The Ex-Mutants. Artist: Ron Lim.

EX-MUTANTS

Original medium: Comic books
Published by: Eternity Comics
First Appeared: 1987
Creators: David Lawrence (writer) and Ron Lim (artist)
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In the 1980s, between the time the advent of the Direct Market lowered the bar on comics publishing, and when the inevitable winnowing-down of new publishers raised it back up, it seemed like practically any goofy scenario could make it in comic book stores. That was the time of Ninja High School, Dinosaurs for Hire and other off-the-wall comics series — the epitome of which was, of course, Teenage Mutant Ninja Turtles. While some sold fairly well, at least for a little while, there were very few pre-sold concepts among them. Perhaps the closest they came was …

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Ex-Mutants, which used a play on words to simulate a connection with Marvel's popular X-Men franchise, while no such connection actually existed.

The wordplay was to connect "ex", meaning "former", with the mutant theme of the X-Men titles. But that meant the characters had to be former mutants; and since mutancy tends to be a lifelong condition, that required a certain amount of improbable manipulation of the stars.

To make the words work, most people had to be mutants, or the fact that the title characters are ex-mutants wouldn't be notable enough to be worth mentioning even in a 1980s comic book. So the backstory included a particularly virulent war in which a majority the world's population were mutated into an undesirable form — not benign mutation like some superheroes are mutants, but mutations like you might find in Judge Dredd.

A scientist, Dr. Emmanuel Cugat (scientific specialty unmentioned — he could have been anything from a nuclear physicist to an evolutionary biologist) de-mutated a few as only a comic book scientist, especially a generic one like him, can. He resequenced their DNA, whatever that means, "restoring" them to a humanity they'd never before known. Never mind the fact that DNA works by directing an organism's development, but can't rearrange an already-developed one.

By the way, Cugat's own most noticeable mutation was a third eye.

Cugat's subjects included four women (Erin, Angela, Vikki and Lorelei) and one man (Belushi). The gender imbalance was supposedly because their main mission was to repopulate the world with genetically normal humans, and one man can easily keep four women producing babies steadily. But since the women didn't spend all their time pregnant, one can infer there must have been another reason. It probably has something to do with the fact that women in tight costumes appeal to the adolescent males who buy most comic books, more than do plain ol' men.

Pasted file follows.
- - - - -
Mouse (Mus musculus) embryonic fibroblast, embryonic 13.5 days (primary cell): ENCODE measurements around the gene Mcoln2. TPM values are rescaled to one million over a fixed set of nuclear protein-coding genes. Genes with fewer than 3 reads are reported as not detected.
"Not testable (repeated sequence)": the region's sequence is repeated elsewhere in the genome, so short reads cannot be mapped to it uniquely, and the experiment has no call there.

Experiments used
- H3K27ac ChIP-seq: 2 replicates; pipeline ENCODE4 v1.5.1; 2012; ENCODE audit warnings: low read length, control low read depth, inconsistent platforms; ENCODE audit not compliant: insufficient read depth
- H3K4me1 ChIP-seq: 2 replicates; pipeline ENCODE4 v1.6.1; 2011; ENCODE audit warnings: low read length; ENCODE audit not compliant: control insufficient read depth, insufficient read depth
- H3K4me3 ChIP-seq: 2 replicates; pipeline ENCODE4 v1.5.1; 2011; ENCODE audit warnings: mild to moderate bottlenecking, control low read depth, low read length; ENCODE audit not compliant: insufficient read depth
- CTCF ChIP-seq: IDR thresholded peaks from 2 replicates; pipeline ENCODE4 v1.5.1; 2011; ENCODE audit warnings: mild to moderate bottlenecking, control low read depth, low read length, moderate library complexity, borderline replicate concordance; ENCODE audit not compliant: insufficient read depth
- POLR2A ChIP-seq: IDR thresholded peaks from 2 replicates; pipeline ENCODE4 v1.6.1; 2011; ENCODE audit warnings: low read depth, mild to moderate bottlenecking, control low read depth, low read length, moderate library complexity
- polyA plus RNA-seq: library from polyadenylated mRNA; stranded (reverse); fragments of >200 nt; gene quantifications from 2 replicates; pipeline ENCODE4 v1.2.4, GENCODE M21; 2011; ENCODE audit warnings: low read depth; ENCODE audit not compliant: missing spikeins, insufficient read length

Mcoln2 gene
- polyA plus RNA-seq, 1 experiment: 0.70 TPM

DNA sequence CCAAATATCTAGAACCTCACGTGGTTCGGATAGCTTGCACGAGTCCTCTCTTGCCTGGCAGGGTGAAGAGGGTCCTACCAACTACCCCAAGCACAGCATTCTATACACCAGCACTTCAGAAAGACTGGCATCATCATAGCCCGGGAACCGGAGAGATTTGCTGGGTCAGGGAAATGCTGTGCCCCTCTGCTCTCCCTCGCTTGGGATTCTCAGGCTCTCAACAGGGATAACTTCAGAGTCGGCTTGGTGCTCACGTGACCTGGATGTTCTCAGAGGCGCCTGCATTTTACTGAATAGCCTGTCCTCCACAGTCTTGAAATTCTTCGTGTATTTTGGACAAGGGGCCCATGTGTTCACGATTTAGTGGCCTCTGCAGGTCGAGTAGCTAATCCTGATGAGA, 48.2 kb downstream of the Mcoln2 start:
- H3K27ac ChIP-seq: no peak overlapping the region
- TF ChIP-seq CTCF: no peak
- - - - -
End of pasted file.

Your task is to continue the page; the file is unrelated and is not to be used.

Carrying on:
Whatever their mission might have been, it was opposed by the hideously mutated Great Fred. He and his minions provided the opposition necessary to produce the conflict that drove the stories. Fred's motivations weren't clear, but he did function as the arch-nemesis that kept the series running.

The series was created by writer David Lawrence, whose work was just starting to appear in comics, and who didn't pursue a career in the field. The artist was Ron Lim (The Badger, Hero Alliance). They had an assist from editor David Campiti (Innovation Publishing, Sirius Entertainment). The publisher was Eternity Comics (The Trouble with Girls, Evil Ernie), one of a small cluster of related publishers. The date of the first issue was December, 1987.

There followed a legal dust-up among several of those publishers, leading to the series switching to another, Pied Piper Comics (The New Humans, a play on Marvel's The New Mutants, a series related to this one). Over the next few years, it made the rounds of those related publishers, such as Amazing (Jack Frost, Wabbit Wampage) and maybe a couple of others. What with one thing and another, about 20 or 30 issues came out during the remainder of the 1980s.

In all that shuffling around, the series creators seem to have gotten shuffled right out of the deck. Other creative personnel who worked on it include Jim Balent (Batman), Mike Witherby (The Ghost Rider), Rob Liefeld (The Avengers) and more.

In 1992, it was revived by another of those publishers, Malibu (The Protectors), which published 18 more issues. But the X-Men non-connection couldn't sustain it any longer, and that was the end of it.

— DDM

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Text ©2010 Donald D. Markstein. Art © Eternity Comics.